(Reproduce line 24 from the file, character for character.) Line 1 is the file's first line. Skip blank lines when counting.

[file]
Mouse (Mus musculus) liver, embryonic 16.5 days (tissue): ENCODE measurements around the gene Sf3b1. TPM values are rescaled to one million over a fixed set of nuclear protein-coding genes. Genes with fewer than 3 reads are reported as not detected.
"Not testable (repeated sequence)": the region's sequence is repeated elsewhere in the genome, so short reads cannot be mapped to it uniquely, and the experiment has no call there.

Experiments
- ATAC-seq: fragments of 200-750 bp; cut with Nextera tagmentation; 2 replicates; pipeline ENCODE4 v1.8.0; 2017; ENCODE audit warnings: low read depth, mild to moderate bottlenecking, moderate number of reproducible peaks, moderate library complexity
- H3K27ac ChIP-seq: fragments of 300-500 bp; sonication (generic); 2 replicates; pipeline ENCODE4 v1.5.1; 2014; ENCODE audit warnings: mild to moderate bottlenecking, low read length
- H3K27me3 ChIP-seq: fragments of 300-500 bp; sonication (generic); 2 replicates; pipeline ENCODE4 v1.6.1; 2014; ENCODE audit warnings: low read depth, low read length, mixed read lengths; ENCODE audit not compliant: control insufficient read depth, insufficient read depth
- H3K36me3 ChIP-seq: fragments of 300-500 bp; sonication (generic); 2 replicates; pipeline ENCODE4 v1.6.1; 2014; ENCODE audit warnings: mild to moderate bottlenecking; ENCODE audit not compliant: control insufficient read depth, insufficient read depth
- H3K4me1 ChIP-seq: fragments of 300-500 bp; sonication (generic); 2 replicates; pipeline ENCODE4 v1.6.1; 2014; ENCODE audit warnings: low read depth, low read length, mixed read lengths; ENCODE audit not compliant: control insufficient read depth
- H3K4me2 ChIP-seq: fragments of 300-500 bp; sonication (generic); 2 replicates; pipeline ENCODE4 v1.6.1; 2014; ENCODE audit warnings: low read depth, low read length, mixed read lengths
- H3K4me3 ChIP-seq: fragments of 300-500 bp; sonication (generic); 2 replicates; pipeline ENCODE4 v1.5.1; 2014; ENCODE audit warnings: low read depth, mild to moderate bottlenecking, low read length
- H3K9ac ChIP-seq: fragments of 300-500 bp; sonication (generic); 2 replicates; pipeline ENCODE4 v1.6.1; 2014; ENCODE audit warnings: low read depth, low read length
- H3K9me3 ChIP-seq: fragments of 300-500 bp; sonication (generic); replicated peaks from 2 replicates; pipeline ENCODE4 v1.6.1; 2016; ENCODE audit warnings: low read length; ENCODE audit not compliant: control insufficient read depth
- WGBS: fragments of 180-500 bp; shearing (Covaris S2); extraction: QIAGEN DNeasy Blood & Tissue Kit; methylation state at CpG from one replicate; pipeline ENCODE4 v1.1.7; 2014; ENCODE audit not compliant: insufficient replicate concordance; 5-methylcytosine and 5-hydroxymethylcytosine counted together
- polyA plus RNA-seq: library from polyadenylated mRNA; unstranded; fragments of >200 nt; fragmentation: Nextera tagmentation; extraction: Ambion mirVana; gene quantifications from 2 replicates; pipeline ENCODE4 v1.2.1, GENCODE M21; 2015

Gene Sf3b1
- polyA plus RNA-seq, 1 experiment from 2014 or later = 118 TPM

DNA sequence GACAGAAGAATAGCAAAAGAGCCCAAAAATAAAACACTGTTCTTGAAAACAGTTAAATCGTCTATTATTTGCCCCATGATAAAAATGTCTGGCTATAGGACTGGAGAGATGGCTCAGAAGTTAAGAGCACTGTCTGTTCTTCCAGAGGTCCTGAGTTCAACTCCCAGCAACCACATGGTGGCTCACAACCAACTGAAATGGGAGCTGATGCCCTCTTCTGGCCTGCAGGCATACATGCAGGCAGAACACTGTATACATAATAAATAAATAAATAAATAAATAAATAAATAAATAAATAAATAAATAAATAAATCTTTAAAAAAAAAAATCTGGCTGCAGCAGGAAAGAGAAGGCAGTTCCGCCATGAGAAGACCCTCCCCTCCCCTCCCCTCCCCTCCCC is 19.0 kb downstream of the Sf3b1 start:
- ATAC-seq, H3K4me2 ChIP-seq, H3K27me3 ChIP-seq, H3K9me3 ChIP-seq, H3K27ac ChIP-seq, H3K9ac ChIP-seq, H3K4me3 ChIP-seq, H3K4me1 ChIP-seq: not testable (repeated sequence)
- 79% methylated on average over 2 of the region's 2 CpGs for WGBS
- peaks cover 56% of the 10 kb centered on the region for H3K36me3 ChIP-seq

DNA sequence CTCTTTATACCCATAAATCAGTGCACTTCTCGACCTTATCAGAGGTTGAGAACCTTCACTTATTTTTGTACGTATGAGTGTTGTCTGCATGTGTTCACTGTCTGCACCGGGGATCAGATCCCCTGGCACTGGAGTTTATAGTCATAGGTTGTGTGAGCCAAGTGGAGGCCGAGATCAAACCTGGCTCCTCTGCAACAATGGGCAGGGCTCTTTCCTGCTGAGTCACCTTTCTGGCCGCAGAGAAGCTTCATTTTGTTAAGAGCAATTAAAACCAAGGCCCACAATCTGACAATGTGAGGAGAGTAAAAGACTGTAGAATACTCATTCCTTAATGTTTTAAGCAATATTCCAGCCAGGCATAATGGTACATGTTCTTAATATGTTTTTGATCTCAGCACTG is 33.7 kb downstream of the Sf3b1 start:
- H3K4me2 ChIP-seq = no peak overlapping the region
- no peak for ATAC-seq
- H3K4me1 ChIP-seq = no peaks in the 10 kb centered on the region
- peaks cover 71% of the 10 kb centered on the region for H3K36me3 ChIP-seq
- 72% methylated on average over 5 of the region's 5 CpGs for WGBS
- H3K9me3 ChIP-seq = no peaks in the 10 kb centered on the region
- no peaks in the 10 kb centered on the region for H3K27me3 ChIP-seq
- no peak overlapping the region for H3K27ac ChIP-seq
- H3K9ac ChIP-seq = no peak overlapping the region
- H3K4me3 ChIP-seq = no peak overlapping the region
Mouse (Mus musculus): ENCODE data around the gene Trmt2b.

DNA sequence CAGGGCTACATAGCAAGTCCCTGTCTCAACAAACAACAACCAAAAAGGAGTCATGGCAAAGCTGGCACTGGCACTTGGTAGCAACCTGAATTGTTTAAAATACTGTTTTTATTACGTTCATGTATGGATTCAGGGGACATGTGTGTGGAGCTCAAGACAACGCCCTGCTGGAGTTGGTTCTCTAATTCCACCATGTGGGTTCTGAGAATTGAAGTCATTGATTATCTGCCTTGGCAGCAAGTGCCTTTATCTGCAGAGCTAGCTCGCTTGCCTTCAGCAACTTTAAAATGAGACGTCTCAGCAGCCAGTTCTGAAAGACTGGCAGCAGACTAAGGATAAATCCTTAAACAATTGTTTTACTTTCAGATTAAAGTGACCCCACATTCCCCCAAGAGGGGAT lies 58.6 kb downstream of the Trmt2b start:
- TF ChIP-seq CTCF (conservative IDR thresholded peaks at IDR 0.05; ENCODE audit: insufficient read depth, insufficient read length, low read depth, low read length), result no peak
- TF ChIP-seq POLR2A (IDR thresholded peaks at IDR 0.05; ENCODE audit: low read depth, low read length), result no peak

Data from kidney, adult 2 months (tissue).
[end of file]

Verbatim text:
- H3K4me1 ChIP-seq = no peaks in the 10 kb centered on the region